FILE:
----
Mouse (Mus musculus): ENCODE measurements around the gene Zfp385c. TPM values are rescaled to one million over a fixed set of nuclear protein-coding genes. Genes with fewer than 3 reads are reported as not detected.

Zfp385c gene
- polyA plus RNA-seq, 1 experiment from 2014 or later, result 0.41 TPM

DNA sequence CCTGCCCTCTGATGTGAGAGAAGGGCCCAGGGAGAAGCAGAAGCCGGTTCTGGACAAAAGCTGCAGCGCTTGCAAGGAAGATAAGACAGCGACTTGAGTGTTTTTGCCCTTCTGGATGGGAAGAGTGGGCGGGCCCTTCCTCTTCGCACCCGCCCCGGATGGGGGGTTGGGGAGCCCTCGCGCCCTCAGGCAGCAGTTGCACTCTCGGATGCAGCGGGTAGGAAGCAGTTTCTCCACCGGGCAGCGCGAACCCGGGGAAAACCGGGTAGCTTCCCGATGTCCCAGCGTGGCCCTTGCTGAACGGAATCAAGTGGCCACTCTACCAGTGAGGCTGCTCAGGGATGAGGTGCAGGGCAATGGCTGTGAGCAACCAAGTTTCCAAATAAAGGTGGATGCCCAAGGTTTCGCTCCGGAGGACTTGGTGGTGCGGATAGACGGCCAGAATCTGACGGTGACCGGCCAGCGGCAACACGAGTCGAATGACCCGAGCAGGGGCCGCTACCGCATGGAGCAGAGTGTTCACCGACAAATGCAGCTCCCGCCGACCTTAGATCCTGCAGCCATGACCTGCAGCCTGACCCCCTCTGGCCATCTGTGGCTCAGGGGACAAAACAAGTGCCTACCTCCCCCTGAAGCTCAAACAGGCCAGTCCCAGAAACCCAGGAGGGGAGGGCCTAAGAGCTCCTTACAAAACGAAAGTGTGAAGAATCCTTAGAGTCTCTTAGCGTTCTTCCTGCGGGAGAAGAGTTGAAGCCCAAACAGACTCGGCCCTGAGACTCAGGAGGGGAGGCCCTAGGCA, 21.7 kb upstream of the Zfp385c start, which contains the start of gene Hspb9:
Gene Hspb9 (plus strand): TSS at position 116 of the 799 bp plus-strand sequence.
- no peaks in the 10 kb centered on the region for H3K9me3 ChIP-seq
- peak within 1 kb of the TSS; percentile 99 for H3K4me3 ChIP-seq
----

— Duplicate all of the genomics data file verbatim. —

Mouse (Mus musculus): ENCODE measurements around the gene Zfp385c. TPM values are rescaled to one million over a fixed set of nuclear protein-coding genes. Genes with fewer than 3 reads are reported as not detected.

Zfp385c gene
- polyA plus RNA-seq, 1 experiment from 2014 or later, result 0.41 TPM

DNA sequence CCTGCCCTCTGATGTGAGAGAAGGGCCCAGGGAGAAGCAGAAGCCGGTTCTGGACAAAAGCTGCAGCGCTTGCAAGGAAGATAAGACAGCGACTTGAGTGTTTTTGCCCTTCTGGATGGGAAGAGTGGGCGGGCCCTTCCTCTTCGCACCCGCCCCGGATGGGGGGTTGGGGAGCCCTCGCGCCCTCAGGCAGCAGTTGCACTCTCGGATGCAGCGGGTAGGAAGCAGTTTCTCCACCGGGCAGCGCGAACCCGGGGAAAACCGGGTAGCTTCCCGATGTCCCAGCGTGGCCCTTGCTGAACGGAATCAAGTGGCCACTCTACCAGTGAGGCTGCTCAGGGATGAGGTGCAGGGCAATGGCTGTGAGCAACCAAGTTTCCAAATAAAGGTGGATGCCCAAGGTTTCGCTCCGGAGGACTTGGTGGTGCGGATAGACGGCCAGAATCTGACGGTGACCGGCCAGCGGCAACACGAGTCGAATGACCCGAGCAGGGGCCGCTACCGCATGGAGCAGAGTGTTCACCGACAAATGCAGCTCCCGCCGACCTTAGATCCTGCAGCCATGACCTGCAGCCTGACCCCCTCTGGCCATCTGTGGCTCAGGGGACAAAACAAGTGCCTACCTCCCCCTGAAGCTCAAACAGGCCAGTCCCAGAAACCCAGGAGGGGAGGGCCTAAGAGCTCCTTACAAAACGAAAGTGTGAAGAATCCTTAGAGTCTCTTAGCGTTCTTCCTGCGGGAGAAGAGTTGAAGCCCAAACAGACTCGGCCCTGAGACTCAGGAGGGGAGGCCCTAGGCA, 21.7 kb upstream of the Zfp385c start, which contains the start of gene Hspb9:
Gene Hspb9 (plus strand): TSS at position 116 of the 799 bp plus-strand sequence.
- no peaks in the 10 kb centered on the region for H3K9me3 ChIP-seq
- peak within 1 kb of the TSS; percentile 99 for H3K4me3 ChIP-seq